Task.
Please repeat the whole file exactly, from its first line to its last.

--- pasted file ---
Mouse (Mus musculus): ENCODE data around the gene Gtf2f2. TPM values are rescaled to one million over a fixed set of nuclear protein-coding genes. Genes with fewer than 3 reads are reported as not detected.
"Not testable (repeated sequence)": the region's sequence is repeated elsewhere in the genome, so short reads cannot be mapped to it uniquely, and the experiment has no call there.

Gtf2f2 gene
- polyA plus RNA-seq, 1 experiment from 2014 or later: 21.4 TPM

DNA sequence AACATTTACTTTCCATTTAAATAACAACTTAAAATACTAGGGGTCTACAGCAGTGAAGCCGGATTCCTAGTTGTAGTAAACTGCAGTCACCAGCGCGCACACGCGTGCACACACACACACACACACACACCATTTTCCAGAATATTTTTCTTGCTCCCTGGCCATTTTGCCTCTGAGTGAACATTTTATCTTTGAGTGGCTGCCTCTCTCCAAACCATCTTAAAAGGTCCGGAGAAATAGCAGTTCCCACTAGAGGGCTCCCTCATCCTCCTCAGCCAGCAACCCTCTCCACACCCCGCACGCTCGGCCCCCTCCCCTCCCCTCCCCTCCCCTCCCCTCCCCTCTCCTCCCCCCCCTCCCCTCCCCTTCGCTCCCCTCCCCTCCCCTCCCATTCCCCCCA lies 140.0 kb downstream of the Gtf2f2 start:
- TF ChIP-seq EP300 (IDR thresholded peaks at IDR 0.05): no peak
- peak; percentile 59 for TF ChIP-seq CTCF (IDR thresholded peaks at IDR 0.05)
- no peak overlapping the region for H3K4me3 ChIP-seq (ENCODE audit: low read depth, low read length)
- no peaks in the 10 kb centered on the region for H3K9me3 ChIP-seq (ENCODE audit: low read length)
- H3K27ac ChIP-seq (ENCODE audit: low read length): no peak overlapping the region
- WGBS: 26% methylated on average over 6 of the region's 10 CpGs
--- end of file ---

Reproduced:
Mouse (Mus musculus): ENCODE data around the gene Gtf2f2. TPM values are rescaled to one million over a fixed set of nuclear protein-coding genes. Genes with fewer than 3 reads are reported as not detected.
"Not testable (repeated sequence)": the region's sequence is repeated elsewhere in the genome, so short reads cannot be mapped to it uniquely, and the experiment has no call there.

Gtf2f2 gene
- polyA plus RNA-seq, 1 experiment from 2014 or later: 21.4 TPM

DNA sequence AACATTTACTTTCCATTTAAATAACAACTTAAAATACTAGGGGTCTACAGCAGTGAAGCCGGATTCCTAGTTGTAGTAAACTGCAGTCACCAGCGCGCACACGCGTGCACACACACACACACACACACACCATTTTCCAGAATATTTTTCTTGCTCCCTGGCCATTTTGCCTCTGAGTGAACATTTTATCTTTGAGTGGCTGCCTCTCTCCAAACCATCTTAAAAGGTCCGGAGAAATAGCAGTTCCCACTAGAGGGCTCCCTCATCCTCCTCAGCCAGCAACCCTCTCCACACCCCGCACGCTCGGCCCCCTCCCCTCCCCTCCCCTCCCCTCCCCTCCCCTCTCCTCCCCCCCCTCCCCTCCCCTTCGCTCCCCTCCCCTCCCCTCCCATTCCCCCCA lies 140.0 kb downstream of the Gtf2f2 start:
- TF ChIP-seq EP300 (IDR thresholded peaks at IDR 0.05): no peak
- peak; percentile 59 for TF ChIP-seq CTCF (IDR thresholded peaks at IDR 0.05)
- no peak overlapping the region for H3K4me3 ChIP-seq (ENCODE audit: low read depth, low read length)
- no peaks in the 10 kb centered on the region for H3K9me3 ChIP-seq (ENCODE audit: low read length)
- H3K27ac ChIP-seq (ENCODE audit: low read length): no peak overlapping the region
- WGBS: 26% methylated on average over 6 of the region's 10 CpGs